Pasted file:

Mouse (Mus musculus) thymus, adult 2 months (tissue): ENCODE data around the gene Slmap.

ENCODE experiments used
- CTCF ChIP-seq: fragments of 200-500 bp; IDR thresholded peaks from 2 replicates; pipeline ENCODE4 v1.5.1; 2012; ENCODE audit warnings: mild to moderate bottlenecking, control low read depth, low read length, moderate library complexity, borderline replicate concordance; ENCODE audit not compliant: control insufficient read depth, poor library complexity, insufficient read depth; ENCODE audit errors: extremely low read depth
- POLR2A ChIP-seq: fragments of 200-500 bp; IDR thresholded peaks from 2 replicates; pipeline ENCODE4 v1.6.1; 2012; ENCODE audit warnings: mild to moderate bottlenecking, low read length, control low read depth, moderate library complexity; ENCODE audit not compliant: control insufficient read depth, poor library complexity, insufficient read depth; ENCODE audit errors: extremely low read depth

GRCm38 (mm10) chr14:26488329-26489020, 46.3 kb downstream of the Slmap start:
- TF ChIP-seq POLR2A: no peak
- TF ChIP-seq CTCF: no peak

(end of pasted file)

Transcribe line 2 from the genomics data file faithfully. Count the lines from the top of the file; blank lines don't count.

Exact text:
ENCODE experiments used